Archive for the ‘Rooster RoadTrip’ Category

Dog of the Day: “Oxxo”

Friday, October 31st, 2014

Oxxoweb

“Oxxo” is Darin Stueck’s 3-year-old German shorthaired pointer. “He’s the Dog of the Day every hunt we go on,” Stueck says, “We got these two birds a quail and a rooster on a piece of CRP enrolled in the Open Fields and Waters Program by Adams, Neb.”

Have your own bird dog photo you’d like to share? Email it to Anthony Hauck, Pheasants Forever’s online editor, at ahauck@pheasantsforever.org.

Rooster Report: Nebraska Opening Weekend Success

Tuesday, October 28th, 2014

FocusonPheasants

Hunters in several areas of Nebraska enjoyed good success during the opening weekend of Nebraska’s pheasant and quail seasons, Oct. 25-26.

With the number of birds seen up throughout much of the state, prospects for success will improve as hunting conditions improve. Opening weekend temperatures were unseasonably warm and unharvested crop fields gave pheasants ample escape cover. A summary of region reports from the opening weekend:

Southeast
A conservation officer checked 34 hunters with 22 pheasants and seven quail harvested on the opening day at Twin Oaks WMA. Another officer checked 35 hunters at Peru Bottoms WMA. Hunters contacted at Yankee Hill WMA reported seeing birds and getting several shots. Many birds were seen in the Rainwater Basins in Fillmore County. Staff on WMAs reported good quail numbers and said harvest was twice what it was a year ago.

Southwest
Hunters averaged about .75 birds-per-hunter in the district. Other than Pressey WMA, where hunters commented on how good the habitat appeared, and Sherman Reservoir WMA, where hunters averaged 1.39 harvested pheasants per hunter, the southwest part of the district had the most birds. South Lincoln, southeast Perkins, north Hayes, Hitchcock, Chase and Dundy counties were the best. Most of the hunters in the southwest part of the district were nonresidents. Hunters on Sacramento-Wilcox WMA averaged .5 to. 75 harvested pheasants-per-hunter on opening day.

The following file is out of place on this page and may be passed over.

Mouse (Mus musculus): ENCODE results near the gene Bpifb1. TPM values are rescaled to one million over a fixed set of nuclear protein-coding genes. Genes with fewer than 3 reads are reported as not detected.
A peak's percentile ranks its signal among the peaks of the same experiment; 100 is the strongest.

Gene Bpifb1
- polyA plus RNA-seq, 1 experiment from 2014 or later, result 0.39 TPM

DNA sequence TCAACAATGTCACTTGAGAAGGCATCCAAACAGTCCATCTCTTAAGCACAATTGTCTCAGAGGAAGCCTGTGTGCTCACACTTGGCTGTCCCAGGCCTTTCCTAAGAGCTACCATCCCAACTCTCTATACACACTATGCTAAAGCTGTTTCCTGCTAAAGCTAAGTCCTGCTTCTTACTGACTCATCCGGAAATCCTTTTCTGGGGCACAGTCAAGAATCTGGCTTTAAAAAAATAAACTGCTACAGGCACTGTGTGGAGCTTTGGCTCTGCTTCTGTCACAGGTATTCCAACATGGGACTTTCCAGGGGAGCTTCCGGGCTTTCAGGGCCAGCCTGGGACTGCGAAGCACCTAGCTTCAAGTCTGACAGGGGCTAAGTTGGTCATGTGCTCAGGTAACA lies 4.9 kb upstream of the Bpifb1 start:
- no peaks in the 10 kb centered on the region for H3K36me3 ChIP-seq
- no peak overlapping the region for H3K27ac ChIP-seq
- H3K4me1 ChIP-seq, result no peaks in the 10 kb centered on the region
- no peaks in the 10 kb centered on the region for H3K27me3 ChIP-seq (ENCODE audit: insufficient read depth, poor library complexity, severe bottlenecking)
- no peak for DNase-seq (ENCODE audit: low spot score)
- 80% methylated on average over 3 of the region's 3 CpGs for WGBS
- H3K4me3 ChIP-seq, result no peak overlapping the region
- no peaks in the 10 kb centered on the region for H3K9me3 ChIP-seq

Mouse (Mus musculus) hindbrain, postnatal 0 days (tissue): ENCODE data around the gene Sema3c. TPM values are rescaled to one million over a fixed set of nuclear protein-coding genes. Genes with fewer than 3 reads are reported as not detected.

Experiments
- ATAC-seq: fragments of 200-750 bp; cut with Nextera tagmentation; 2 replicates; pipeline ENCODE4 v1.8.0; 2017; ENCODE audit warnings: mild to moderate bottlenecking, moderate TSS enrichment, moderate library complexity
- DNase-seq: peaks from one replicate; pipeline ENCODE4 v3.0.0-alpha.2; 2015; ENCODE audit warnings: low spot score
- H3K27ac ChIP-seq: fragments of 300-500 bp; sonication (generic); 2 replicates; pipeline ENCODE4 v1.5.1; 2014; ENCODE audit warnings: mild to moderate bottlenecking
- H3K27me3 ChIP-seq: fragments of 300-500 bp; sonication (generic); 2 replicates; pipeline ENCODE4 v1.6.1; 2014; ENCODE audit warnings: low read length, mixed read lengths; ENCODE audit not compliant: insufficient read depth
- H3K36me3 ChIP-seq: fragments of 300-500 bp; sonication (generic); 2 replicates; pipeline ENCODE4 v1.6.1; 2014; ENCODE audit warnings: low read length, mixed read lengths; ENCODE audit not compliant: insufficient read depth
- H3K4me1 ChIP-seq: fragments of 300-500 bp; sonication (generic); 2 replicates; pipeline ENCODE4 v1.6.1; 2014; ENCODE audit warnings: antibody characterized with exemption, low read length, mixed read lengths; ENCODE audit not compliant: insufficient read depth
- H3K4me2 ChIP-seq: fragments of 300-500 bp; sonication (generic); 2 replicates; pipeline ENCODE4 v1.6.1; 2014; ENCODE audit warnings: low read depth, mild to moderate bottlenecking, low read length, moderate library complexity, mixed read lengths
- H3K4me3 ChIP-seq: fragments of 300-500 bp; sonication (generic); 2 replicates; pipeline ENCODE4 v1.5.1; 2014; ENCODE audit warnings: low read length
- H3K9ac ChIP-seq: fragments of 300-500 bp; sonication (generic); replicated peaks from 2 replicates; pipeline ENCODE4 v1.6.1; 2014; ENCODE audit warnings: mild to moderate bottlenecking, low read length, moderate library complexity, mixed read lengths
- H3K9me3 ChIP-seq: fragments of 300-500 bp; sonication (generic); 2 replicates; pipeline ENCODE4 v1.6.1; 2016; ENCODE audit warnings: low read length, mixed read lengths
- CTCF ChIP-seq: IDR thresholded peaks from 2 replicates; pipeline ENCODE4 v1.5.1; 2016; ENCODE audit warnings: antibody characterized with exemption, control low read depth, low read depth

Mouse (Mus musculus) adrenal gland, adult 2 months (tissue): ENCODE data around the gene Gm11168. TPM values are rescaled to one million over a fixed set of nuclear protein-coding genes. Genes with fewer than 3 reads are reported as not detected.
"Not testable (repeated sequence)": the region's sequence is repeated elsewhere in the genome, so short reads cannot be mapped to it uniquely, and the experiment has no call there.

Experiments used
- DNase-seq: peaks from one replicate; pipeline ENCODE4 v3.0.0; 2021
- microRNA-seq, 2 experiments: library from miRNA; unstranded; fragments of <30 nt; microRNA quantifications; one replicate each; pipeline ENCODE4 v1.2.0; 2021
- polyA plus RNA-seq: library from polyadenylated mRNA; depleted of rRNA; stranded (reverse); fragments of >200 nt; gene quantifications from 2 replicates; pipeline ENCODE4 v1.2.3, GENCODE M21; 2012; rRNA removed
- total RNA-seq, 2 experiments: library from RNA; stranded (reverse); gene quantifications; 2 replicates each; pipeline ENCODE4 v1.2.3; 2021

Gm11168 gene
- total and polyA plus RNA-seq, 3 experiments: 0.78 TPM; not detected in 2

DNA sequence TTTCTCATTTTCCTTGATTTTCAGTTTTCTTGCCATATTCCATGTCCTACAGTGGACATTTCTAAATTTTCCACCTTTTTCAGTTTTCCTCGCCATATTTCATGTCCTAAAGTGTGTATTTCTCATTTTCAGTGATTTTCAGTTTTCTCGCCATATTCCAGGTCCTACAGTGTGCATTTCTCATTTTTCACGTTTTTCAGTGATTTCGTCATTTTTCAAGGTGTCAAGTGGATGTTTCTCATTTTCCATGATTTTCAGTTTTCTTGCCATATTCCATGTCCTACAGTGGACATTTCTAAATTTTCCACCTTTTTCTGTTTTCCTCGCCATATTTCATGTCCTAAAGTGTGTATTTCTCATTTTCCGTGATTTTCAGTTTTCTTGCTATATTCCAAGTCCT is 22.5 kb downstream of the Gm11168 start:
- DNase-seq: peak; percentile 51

Northwest
While hunting pressure was light throughout the district, an officer working Box Butte County on opening day reported seeing more pheasants than he had seen in 24 years of working the area. He said the 19 hunters he checked averaged nearly two harvested birds per hunter. Pheasant numbers also were excellent in Cheyenne County. Landowners reported seeing more pheasants than they had in many years.

Northeast
A conservation officer working Dixon County checked 28 hunters with 39 pheasants, with most of that success at Audubon Bend WMA. In addition, numbers of quail seen and in the bag were higher in Nance County than a year ago. An officer working Stanton, Platte and Colfax counties checked 65 hunters with 44 pheasants. Most of that success was at Wilkinson WMA. Hunters in Knox County saw good numbers of birds as 18 hunters were checked with 22 pheasants.

The hunting season for pheasant, quail and partridge is open through Jan. 31.

-Reports and photo via Nebraska Game and Parks

Iowa Roadside Survey: Region-by-Region Pheasant Breakdown

Thursday, August 28th, 2014

IowaRoadsideMap

This year the statewide index is 17.4 birds/route, a 151 percent increase from the 2013 estimate. This year’s statewide count is the highest seen in over 6 years dating back to 2008.

Based on this year’s statewide index, Iowa pheasant hunters are expected to harvest between 200,000 and 300,000 roosters.

Field Notes are compiled by Anthony Hauck, Pheasants Forever’s online editor. Email Anthony at AHauck@pheasantsforever.org and follow him on Twitter @AnthonyHauckPF.

S.D. Pheasant Brood Survey: Region Breakdown

Tuesday, August 26th, 2014

SDbrood

The South Dakota Game, Fish and Parks has completed the annual pheasant brood survey and the results show a 76 percent increase in the statewide pheasants-per-mile index from 2013: 2014 Pheasant Outlook.

Despite the 76 percent bump this year, South Dakota statewide pheasant numbers are still a long ways from the recent modern highs of the mid-to late 2000s, checking in at 53 percent below the long-term average. The statewide pheasant-per-mile index is similar to 2002 when hunters harvested 1.26 million roosters.

Additional South Dakota pheasant resources:

Field Notes are compiled by Anthony Hauck, Pheasants Forever’s online editor. Email Anthony at AHauck@pheasantsforever.org and follow him on Twitter @AnthonyHauckPF.

Positive Pheasant Forecast Needs to Be Tempered by Reality

Monday, August 25th, 2014

A rooster pheasant flushes and glides to heavier cover on Sand Lake NWR in South Dakota. Photo credit: Tom Koerner/USFWS

A rooster pheasant flushes and glides to heavier cover on Sand Lake NWR in South Dakota. Photo credit: Tom Koerner / USFWS